Middle Ages – 9th and 10th centuries CE

© Bob Denton, 2016
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Khmer Civilization 802

Angkor Wat
© Bob Denton

The Khmer culture in the Lower Mekong Basin of today’s Cambodia from the 8th-13th centuries CE, evolved to build its capital Angkor beside the Tonle Sap (Great Lake). This was a complex of temples. It is often referenced as the first mega city, it is the largest religious monument in the world. It certainly managed water to support its population.

Map of Angkor
Image source: ancientwatertechnologies.com

The Angkor urban area spread across some 900-1,100 square kilometres, places it half-way between today’s New York City (784 sq kms) and Greater London (1569 sq kms). Though it was lightly populated.

The Mekong flows from China and Tibet and regularly floods the area, when these subside the Great Lake then flows down to the Delta area. The Eastern Baray (37m cubic metres) appears to be an irrigation to hold water for the population and its agriculture. The later Western Baray (48m cubic metres) , a large reservoir, was built in the 11th century presumably for the same purpose. Smaller versions. There are two smaller Barays, Jayatataka (2.9m cu m) and Indratataka (2.5m cu m).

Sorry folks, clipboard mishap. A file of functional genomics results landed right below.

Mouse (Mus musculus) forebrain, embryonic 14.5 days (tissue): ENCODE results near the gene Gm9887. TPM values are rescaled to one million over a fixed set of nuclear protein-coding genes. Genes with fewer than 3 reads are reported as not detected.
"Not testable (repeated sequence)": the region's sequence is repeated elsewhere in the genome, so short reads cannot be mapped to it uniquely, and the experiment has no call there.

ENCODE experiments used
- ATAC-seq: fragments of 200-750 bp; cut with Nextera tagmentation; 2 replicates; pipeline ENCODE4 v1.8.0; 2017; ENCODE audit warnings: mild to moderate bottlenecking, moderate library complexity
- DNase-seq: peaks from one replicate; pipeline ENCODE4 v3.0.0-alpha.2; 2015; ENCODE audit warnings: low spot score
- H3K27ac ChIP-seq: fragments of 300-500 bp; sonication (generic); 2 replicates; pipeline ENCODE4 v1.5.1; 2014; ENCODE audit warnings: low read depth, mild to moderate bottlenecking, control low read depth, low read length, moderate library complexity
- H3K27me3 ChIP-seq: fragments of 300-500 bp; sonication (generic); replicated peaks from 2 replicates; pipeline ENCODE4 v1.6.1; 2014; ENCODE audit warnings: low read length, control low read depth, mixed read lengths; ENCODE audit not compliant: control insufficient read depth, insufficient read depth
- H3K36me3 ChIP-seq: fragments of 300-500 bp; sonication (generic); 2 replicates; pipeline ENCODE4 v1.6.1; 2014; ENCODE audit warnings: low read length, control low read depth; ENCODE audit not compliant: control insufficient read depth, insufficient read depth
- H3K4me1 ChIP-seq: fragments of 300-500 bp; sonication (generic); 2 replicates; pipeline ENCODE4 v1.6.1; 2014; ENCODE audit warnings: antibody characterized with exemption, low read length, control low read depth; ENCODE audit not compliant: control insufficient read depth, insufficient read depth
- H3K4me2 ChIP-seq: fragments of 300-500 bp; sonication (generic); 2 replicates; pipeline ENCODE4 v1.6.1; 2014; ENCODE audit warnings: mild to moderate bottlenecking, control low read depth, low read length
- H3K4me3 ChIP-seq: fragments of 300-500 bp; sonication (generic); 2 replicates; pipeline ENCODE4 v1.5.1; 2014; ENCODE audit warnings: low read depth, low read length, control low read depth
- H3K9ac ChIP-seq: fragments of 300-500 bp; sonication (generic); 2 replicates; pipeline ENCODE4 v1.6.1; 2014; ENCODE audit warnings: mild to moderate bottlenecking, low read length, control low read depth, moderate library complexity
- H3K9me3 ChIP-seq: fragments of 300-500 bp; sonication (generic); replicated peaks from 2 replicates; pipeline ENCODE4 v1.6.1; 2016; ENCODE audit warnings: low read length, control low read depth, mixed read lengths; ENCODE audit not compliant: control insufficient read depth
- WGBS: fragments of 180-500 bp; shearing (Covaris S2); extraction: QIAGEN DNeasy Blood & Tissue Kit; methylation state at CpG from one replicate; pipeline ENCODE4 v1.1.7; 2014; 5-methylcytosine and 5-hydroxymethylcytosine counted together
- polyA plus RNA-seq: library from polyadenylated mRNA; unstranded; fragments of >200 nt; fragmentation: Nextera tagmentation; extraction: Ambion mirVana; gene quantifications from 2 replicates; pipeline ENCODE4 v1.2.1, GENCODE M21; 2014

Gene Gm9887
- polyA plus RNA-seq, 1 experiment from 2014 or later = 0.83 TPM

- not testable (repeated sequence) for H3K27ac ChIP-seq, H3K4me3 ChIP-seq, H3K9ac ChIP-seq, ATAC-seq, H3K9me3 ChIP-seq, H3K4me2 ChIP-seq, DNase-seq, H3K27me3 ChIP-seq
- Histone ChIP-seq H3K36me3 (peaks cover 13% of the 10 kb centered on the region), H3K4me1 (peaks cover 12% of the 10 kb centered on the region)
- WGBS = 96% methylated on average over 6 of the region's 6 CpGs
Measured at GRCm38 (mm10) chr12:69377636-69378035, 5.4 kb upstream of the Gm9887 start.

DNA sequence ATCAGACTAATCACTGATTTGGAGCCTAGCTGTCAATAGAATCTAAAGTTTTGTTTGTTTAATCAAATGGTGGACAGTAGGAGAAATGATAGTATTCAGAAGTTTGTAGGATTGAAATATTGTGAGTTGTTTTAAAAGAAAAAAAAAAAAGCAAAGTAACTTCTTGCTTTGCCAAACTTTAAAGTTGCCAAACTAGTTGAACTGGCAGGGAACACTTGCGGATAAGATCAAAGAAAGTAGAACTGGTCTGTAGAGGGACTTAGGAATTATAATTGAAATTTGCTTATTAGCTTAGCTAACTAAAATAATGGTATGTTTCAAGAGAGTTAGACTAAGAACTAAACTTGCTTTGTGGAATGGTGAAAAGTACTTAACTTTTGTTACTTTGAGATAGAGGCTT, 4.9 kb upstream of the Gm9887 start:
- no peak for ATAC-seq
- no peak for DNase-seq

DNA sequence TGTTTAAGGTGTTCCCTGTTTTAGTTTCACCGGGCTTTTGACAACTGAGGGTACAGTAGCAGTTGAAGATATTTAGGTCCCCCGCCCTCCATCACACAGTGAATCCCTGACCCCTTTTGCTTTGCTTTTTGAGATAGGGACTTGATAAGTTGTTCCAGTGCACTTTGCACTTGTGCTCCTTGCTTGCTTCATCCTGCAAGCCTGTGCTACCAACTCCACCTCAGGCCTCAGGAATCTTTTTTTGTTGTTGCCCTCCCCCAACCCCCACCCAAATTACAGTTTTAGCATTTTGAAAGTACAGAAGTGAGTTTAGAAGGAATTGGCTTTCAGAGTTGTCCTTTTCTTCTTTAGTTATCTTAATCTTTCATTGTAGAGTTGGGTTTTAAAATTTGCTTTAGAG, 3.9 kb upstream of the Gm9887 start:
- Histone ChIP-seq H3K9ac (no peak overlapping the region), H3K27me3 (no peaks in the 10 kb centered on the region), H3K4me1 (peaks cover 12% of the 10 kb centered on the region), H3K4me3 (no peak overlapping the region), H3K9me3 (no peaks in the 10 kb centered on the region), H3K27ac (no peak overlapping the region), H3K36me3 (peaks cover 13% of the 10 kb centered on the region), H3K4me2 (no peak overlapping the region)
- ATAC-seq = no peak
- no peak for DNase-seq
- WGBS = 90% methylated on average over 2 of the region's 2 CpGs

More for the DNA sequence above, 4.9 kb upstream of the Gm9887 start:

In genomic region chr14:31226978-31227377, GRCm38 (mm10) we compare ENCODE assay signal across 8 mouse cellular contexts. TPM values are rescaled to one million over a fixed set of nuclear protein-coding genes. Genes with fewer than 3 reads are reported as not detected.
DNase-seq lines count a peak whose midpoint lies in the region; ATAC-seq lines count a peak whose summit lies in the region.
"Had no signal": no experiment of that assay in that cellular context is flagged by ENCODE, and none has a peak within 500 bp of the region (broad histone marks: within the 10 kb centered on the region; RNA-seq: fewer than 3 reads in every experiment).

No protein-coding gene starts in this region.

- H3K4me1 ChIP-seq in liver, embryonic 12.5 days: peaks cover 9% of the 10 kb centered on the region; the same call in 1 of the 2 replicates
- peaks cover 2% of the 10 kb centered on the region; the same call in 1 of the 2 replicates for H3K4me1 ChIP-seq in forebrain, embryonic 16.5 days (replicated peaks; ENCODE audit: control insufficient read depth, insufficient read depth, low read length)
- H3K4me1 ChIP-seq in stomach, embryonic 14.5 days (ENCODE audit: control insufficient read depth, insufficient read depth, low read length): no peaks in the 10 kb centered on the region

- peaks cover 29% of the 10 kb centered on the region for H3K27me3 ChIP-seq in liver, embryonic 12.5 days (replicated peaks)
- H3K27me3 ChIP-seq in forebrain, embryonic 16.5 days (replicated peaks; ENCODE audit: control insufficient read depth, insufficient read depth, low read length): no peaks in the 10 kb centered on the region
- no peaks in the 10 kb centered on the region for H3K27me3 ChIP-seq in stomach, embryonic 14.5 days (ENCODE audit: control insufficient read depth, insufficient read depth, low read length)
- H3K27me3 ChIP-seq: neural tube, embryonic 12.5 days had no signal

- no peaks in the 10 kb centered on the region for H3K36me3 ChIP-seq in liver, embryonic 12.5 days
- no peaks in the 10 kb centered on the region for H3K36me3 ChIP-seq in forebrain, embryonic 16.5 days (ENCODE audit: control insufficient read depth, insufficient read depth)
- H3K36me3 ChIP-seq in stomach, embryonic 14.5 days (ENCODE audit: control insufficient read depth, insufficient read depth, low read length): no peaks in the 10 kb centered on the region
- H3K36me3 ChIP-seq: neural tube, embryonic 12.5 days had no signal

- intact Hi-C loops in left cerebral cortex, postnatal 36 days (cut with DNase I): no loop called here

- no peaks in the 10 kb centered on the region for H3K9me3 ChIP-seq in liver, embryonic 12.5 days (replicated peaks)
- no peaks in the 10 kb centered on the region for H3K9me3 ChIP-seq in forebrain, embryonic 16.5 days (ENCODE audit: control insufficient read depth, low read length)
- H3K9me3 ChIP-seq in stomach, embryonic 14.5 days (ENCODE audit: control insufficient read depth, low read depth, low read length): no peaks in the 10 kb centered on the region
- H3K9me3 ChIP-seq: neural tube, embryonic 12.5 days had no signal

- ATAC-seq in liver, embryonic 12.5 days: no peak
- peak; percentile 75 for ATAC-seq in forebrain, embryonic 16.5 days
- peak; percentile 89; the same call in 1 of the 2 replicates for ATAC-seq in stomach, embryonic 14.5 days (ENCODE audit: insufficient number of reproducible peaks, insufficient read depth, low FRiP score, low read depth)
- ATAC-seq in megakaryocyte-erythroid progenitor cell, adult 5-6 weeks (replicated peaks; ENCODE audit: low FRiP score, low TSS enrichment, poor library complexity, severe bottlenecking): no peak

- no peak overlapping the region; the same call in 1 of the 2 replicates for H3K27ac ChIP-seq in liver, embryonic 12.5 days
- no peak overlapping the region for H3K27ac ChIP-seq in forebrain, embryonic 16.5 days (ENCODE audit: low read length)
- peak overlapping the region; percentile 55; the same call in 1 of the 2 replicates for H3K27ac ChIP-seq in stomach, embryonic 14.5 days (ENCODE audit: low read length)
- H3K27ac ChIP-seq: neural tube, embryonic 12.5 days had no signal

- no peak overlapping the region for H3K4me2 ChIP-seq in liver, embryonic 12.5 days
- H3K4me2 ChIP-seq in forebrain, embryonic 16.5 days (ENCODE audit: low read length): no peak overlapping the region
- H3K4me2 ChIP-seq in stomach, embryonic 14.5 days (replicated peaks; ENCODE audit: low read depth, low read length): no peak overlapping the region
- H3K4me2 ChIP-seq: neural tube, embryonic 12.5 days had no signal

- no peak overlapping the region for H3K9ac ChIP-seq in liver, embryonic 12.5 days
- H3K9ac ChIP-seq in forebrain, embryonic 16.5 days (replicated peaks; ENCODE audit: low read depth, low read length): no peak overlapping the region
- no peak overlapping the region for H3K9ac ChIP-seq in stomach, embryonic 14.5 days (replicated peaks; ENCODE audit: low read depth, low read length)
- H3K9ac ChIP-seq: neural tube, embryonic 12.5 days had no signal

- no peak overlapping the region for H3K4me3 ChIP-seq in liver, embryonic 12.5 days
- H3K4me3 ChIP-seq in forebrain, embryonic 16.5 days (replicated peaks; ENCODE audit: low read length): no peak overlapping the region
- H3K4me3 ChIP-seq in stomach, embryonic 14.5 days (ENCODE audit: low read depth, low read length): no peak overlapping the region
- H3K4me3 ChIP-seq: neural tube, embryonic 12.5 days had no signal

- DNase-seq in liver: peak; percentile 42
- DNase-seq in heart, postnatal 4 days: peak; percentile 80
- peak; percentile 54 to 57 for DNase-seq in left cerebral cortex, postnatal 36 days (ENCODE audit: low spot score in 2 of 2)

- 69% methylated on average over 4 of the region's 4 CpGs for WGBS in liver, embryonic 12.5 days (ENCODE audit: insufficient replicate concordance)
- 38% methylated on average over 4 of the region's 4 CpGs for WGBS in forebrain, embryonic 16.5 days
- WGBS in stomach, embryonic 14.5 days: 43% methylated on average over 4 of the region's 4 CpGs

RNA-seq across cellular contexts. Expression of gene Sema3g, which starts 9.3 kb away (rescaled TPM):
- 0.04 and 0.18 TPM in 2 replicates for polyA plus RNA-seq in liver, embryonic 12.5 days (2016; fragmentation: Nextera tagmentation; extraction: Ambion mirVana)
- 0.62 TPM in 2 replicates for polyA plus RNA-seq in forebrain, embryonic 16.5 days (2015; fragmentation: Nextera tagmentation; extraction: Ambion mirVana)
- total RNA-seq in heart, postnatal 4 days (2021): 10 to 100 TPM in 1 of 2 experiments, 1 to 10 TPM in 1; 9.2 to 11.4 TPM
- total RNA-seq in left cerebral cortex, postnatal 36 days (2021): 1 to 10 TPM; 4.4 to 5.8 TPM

Angkor Wat ornamental lake
Image source: ancientwatertechnologies.com
Angkor Wat moat
Image source: ancientwatertechnologies.com

The reservoirs fed canals, moats and ornamental lakes. Angkor Wat and Angor Thom both have moats, though Angkor Thom’s is now dry.

The first beauty institute?

A famous polymath, court musician and singer Abu al-Hassan from Baghdad (789-857CE), nicknamed Ziryab (jay bird) or Pájaro Negro (blackbird) moved from Baghdad to Cordoba. In Al-Andakus and joined the court of Abd ar-Rahman II ruler of the Moor’s Umayyad Dynasty and a notable patron of the arts.

Ziryab at work
Image source: thedailystar.net

Zirjab was an innovative guy, adding a fifth string to his Oud, and using quills or an eagle’s beak to pluck the strings. His playing style influenced Andalusian musical traditions.

For our tale, he is said to have started a vogue of changing clothes to suit the weather and the seasons. He even had different attire for mornings, afternoons and evenings. Though some historians suggest he was just one following a trend, others believe he was the originator.

He certainly created a new type of deodorant. He promoted morning and evening baths and a regime of personal hygiene. He is also thought to have invented a toothpaste which took off across Moorish Iberia, no details of its ingredients have been discovered, but it was said to be pleasant to use. He popularised shaving, wearing hair shorter and fringes, this was at a time when both men and women used central partings with log hair at either side. Royalty used rose water to wash their hair, but he introduced the use of salt and oils to condition the hair.

He is also claimed to have opened the world’s first beauty institute for the Cordoban elite. His students learned the secrets of hair removal as well as how to use cosmetics, deodorants and toothpowder, plus the basics of hairdressing.

Not content with these notions, he also popularised new fruit and vegetables, he proposed meals as three course (soup, main and dessert), served on leather tablecloths and platters, he preferred crystal goblets to the prevalent metal ones.

Medieval toilets